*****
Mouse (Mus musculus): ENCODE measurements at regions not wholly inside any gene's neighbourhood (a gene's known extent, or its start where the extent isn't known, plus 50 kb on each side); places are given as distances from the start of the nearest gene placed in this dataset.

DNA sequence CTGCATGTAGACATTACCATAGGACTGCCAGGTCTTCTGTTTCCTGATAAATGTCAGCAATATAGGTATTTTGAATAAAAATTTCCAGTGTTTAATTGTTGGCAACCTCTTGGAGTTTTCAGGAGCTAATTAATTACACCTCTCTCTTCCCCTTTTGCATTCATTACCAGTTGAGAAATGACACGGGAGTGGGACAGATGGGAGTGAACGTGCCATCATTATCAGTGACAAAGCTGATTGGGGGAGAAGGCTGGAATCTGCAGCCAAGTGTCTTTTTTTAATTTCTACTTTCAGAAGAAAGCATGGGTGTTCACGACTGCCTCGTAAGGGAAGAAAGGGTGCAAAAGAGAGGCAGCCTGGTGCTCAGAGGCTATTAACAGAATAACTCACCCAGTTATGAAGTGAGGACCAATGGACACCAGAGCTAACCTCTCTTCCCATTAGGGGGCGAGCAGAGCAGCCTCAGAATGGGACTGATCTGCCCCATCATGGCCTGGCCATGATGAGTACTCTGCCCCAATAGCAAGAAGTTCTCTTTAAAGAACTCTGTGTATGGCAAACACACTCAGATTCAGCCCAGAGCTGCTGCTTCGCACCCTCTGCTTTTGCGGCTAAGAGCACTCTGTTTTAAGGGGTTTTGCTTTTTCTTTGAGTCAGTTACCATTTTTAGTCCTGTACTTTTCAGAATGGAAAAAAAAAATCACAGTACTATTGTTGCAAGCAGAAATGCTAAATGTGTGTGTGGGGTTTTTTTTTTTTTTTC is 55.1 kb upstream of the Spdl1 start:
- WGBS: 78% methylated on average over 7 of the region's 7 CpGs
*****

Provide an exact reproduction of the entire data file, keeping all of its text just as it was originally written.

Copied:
Mouse (Mus musculus): ENCODE measurements at regions not wholly inside any gene's neighbourhood (a gene's known extent, or its start where the extent isn't known, plus 50 kb on each side); places are given as distances from the start of the nearest gene placed in this dataset.

DNA sequence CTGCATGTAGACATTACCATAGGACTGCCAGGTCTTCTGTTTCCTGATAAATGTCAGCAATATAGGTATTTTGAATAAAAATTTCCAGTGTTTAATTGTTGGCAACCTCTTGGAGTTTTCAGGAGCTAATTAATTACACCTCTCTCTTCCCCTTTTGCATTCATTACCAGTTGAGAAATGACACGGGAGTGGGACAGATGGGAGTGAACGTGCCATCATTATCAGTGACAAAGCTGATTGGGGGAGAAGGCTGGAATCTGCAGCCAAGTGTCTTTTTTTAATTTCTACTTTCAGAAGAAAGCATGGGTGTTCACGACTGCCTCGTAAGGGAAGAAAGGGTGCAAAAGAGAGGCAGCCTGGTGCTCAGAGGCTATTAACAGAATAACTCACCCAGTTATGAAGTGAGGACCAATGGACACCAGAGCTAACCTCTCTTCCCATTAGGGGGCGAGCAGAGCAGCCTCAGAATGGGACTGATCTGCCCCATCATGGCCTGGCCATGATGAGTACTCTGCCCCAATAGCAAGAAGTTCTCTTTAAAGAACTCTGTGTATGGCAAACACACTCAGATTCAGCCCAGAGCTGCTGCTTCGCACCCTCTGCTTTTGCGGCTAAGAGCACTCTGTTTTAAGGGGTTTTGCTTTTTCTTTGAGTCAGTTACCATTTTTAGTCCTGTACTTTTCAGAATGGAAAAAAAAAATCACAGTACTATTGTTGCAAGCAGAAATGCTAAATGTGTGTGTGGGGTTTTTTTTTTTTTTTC is 55.1 kb upstream of the Spdl1 start:
- WGBS: 78% methylated on average over 7 of the region's 7 CpGs